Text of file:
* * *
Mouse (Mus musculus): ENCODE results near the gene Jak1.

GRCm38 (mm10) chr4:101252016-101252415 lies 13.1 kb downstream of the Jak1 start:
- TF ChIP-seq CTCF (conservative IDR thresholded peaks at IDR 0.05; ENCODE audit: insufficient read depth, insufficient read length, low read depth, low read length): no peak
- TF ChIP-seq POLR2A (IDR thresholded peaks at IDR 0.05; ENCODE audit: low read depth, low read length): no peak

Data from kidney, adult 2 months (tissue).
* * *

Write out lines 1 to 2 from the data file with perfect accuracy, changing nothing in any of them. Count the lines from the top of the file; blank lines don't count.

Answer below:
Mouse (Mus musculus): ENCODE results near the gene Jak1.

GRCm38 (mm10) chr4:101252016-101252415 lies 13.1 kb downstream of the Jak1 start: